OXFORD, Miss. (WJTV) – The National Institute on Drug Abuse (NIDA) awarded the University of Mississippi (UM) School of Pharmacy a $1.37-million grant to focus research on reducing HIV-related pain through cannabis.
Assistant Professor of Pharmacology Nicole Ashpole, Director of Marijuana Project Mahmoud ElSohly and Assistant Professor of Pharmacology Jason Paris screen and identify the compounds found in cannabis that may hold anti-inflammatory and pain-relieving effects without the addiction potential.
“Cannabis has hundreds of compounds in it other than THC and CBD, and we don’t know much about how these compounds might affect the human body. By exploring the effects of these compounds against HIV pain, we can gain insight into their potential benefits or risks in numerous other inflammatory disease states,” said Ashpole.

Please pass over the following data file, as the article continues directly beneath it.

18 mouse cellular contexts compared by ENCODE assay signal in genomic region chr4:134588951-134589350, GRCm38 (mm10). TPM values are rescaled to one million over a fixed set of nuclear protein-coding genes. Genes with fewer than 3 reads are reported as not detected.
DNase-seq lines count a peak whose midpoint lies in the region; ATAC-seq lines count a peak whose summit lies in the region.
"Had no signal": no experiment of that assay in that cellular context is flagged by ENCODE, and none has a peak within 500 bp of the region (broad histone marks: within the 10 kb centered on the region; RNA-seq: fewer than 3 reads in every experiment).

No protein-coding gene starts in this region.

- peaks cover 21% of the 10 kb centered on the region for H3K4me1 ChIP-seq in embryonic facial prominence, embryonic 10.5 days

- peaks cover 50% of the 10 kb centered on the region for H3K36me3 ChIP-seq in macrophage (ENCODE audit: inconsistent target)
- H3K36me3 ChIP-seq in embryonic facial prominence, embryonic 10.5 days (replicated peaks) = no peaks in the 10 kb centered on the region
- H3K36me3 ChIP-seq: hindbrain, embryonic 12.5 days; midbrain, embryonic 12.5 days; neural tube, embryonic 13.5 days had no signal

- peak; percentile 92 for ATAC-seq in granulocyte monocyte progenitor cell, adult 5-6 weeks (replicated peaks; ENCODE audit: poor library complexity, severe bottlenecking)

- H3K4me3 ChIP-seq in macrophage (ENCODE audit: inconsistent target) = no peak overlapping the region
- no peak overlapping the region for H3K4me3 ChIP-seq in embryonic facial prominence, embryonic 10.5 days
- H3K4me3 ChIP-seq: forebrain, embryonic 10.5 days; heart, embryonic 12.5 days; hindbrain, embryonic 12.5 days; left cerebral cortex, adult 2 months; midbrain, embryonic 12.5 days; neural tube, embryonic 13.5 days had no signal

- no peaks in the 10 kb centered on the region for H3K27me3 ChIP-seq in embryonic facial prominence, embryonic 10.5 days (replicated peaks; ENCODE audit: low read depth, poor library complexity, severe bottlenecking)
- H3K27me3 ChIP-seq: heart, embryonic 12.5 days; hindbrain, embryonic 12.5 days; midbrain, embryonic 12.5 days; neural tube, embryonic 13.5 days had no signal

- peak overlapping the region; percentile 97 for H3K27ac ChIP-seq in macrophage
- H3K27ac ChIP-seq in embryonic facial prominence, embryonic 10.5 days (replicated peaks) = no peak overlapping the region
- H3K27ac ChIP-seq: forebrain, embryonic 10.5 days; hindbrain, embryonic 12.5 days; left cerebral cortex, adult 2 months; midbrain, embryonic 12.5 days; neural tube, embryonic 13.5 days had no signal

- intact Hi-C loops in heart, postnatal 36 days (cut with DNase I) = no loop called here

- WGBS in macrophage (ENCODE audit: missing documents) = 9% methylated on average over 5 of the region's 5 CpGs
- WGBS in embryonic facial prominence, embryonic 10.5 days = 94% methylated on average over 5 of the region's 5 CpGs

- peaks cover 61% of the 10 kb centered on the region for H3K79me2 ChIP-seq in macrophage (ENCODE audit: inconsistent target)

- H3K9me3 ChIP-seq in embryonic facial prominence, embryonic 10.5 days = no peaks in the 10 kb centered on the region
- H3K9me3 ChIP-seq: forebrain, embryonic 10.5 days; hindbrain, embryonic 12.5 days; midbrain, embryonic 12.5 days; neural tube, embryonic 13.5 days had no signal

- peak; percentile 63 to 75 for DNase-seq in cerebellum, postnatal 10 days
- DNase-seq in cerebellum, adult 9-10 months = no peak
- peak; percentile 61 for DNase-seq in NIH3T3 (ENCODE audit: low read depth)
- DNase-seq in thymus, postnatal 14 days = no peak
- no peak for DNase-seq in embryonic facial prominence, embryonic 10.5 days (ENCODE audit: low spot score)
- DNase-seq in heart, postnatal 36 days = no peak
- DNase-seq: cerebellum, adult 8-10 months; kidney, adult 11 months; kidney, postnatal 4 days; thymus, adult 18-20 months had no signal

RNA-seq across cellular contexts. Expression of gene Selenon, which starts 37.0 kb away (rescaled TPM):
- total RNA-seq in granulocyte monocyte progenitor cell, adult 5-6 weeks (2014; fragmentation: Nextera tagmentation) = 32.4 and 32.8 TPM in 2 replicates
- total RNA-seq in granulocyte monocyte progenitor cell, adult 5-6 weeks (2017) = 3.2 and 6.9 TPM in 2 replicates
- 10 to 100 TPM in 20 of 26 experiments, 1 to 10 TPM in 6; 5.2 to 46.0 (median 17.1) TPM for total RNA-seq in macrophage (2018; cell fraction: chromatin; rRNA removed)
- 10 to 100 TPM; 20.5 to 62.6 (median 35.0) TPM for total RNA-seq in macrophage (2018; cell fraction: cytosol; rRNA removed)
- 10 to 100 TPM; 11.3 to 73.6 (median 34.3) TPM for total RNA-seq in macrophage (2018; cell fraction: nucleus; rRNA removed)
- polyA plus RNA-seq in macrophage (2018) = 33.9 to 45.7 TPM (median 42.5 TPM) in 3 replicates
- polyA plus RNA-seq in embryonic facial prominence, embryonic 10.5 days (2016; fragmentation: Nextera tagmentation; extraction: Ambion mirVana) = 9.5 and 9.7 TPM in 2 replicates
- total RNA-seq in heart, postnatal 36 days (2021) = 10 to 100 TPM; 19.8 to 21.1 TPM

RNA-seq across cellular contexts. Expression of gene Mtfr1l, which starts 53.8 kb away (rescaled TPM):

“Our preliminary data suggests that some of the non-psychoactive compounds in cannabis can reduce inflammation in the central nervous system and HIV-related pain using vivo models,” said Paris.
The researchers hope to find results that could potentially provide improvements over current therapeutics available to HIV-positive and uninfected patients.
“I feel very fortunate to be in an environment that is recognized as a stronghold in this field, and I am delighted to think our ideas can continue to expand the research program here at the university,” said Ashpole.